Yes, this is a weed patch. It was a bed of Black- Eyed Susans inundated with weeds. Not wanting to use herbicide, I covered the bed with black lawn bags hoping to bake and smother the weeds and seeds. After more than a month, the bags were removed and the soil looked great. The Black-Eyed Susans’ seeds were replanted and soon tiny green leaves appeared. But, a couple of weeks later the plants’ leaves were developed enough to clearly identify them. All were weeds.
I guess I will have to do weed removal the old fashion way and pick every single one out by hand! The bed is about 5′ by 3′ which is much bigger than this close-up shot. Pick, pick, pick…
This time of year the sun is lower in the sky and spiders are spinning an abundance of webs. That combination created a stunning jewel-like display this morning.
The Night Blooming Cactus is out of control. It sent out a long stem that stuck itself behind the spouting.
All the stems grew so long, it had to be put on a wall.
Growing in just one direction, the original pot had to be wedged in a tall planter. It has become a nightmare to control.
But, all is worth it when rewarded with the beautiful night blooming flower. It is about 4 to 5 inches across and has a light scent.
One needs to be diligent and watchful as to not miss its dead-of -the -night bloom. It will close when the sun comes up.
Japanese Anemones love the Automatic Garden and are a perfect residents as they are hardy through heat and cold and they like to spread, making many more plants. This plant was actually a passalong from a fellow gardener. Recently on blogs I follow, I have seen this plant (or similar) growing in Australia and Canada. In both parts of the world, this Anemone bloomed regularly in the Autumn just as it does on the Gulf Coast.
When growing Coleus, the advice is to pinch off the blooms. As it turns out, Coleus flowers attract bees and humming birds. Many of the seeds will also germinate for next summer. So let them grow out at the end of the season to reseed and feed.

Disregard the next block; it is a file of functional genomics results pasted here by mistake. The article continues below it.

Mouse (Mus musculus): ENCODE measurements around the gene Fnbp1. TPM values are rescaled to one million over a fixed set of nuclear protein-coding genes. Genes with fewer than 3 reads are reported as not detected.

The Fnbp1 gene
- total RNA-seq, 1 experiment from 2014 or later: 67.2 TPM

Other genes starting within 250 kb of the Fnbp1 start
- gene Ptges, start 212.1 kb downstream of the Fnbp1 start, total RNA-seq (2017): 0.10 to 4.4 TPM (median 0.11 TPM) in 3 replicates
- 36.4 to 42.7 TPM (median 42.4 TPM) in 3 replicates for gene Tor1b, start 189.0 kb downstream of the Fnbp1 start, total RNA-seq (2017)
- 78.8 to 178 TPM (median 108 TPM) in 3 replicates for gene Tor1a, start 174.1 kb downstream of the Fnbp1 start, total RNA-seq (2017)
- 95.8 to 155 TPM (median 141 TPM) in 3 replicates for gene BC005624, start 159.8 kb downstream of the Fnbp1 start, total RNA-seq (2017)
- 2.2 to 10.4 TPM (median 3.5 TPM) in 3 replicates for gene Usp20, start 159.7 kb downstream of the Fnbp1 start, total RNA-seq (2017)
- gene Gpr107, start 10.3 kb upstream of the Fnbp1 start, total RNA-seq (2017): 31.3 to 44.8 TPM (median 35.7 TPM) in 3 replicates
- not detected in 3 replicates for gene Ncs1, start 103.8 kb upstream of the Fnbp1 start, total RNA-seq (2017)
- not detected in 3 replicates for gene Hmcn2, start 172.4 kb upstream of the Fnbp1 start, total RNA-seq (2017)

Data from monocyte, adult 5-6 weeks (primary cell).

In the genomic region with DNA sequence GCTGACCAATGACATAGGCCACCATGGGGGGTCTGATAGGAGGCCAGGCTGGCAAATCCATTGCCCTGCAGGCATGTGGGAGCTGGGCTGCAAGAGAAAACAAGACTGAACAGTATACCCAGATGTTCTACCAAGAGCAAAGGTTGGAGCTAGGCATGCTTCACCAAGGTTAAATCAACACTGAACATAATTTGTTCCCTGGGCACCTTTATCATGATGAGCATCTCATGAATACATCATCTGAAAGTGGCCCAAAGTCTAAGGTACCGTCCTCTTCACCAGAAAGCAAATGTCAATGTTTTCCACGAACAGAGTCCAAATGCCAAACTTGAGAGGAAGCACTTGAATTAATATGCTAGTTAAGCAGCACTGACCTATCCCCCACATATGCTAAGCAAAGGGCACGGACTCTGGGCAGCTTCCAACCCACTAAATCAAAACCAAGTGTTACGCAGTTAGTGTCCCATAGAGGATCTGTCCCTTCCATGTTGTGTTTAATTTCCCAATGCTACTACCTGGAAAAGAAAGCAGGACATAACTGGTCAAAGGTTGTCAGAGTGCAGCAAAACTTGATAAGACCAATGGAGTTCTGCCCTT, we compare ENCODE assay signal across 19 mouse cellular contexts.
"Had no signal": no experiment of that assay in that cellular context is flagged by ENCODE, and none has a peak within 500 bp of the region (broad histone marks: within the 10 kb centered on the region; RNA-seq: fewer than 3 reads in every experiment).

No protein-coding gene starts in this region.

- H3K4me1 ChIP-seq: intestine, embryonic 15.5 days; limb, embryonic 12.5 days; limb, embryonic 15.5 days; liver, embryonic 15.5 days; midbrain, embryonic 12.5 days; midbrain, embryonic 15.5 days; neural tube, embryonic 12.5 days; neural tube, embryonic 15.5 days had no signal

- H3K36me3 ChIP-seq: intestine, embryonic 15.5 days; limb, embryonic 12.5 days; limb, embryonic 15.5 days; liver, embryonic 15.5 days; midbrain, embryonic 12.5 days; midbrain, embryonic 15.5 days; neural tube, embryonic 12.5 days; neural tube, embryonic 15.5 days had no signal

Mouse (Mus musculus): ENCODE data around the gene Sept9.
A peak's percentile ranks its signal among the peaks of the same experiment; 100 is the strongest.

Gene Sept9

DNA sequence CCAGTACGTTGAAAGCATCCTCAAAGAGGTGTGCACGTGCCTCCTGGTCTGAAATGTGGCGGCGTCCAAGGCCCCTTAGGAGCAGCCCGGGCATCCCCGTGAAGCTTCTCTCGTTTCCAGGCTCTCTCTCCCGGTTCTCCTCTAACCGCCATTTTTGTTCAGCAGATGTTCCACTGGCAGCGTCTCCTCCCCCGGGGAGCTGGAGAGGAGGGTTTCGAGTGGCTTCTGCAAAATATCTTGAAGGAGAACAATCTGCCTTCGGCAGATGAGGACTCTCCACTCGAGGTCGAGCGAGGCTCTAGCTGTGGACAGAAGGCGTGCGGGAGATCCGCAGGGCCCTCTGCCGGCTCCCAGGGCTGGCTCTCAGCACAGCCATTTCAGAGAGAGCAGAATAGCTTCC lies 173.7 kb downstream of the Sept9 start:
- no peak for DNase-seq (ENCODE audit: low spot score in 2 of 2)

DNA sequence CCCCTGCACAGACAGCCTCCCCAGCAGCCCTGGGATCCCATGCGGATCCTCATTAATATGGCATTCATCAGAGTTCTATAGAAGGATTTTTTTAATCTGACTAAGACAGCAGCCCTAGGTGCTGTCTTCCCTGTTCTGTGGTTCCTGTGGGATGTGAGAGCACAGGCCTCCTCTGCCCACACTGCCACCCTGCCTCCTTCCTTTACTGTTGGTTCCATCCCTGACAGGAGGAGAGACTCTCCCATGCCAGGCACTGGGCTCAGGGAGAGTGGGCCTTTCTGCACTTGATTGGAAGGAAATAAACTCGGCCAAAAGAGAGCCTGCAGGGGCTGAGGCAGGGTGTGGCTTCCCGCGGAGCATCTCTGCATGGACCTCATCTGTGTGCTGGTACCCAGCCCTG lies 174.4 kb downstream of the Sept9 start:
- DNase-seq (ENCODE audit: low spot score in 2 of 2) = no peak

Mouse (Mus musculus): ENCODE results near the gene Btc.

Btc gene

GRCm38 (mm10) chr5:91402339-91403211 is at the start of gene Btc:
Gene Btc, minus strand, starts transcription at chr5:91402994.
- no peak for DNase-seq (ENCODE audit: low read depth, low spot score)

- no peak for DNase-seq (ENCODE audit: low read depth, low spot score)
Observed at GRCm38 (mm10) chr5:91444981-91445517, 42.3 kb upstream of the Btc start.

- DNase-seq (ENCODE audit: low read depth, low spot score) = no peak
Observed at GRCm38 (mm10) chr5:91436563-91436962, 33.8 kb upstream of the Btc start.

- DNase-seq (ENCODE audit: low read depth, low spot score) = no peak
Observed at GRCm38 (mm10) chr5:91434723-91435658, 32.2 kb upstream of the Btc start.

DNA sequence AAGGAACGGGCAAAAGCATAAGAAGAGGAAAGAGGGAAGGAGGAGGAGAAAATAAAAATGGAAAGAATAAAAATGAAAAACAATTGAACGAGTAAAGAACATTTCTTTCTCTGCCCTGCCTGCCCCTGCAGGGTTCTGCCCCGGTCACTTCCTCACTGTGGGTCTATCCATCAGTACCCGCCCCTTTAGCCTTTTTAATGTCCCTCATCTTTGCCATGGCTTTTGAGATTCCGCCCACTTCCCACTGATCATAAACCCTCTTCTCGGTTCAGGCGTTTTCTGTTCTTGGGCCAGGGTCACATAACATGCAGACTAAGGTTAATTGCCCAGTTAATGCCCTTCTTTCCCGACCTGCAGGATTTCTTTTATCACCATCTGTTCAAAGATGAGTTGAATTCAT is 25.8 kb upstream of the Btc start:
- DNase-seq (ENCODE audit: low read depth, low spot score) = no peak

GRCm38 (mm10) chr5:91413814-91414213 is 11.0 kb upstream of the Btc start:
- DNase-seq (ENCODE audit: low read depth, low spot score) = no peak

Nature’s timing is perfect in providing Autumn blooming plants in this part of the world, giving sustenance for the migrating creatures to continue on their journeys.
The Guard is back. It was gone for a week or so. During its absence an adult male Ruby Throat took over the Guard’s territory. No more! The Ruby Throat flies in the other direction when he sees the Guard on duty. Besides dealing with all the other hummingbirds, the Guard has had to chase big bumble bees away from its food source and had an altercation with a dragon fly that decided to take over the guard post.
Salvias are reliable plants in the Automatic Garden. Some are hardy and most will reseed. They rest for the hot months of summer and start to rebloom when the earth begins to tilt away from the sun.
The Gingers are putting out their last flowers of the season.
Pentas are in full bloom, providing nectar for bees,hummingbirds and butterflies, although the past several years have seen few butterflies in this area. The white Pentas reseeded this year on their own.
The Ageratum, Rudbeckia, and Torenia are blooming nicely. The Ageratum is wild and planted itself in the garden. The Rudbeckia was a pass-along and willingly reseeds. Torenia spreads its seeds all over the garden, especially in cracks and rocks. They can be bought in the nursery in the spring, but the reseeding ones will not bloom until the fall.
The Fall rains have returned after being gone for several years. These Fall blooming Rain Lilies are enjoying rain every few days and are blooming better than ever.
A drought and warmer weather has been over us for a few years and has changed our gardening habits. Plants were switched to ones that liked dry soil and our zone was “extended” by the warmer weather to include more tropicals as they were making it through the winter.